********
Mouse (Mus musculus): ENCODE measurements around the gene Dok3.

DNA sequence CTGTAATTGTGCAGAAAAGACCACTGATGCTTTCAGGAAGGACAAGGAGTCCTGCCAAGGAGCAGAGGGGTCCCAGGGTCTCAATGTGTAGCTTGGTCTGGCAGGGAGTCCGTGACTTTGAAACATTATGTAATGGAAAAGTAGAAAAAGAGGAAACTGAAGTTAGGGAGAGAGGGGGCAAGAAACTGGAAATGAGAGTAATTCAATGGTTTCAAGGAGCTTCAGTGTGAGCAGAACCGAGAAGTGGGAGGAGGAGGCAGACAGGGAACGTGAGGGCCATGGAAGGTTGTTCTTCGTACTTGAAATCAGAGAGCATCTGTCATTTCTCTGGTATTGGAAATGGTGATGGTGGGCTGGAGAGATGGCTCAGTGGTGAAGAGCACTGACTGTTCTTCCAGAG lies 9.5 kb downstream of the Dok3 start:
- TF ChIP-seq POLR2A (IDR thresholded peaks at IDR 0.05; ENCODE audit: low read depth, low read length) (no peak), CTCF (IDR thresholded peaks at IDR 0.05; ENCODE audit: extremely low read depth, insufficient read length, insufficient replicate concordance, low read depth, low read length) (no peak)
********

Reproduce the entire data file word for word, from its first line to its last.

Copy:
Mouse (Mus musculus): ENCODE measurements around the gene Dok3.

DNA sequence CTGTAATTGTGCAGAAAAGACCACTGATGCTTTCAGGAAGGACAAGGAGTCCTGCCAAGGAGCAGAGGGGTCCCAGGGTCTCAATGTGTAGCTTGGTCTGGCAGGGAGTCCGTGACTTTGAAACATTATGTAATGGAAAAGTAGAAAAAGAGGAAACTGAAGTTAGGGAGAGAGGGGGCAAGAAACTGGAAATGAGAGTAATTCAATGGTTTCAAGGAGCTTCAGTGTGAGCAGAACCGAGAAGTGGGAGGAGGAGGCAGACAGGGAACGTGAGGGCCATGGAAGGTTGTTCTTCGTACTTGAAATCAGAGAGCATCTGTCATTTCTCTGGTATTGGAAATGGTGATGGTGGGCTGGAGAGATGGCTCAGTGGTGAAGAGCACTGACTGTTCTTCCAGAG lies 9.5 kb downstream of the Dok3 start:
- TF ChIP-seq POLR2A (IDR thresholded peaks at IDR 0.05; ENCODE audit: low read depth, low read length) (no peak), CTCF (IDR thresholded peaks at IDR 0.05; ENCODE audit: extremely low read depth, insufficient read length, insufficient replicate concordance, low read depth, low read length) (no peak)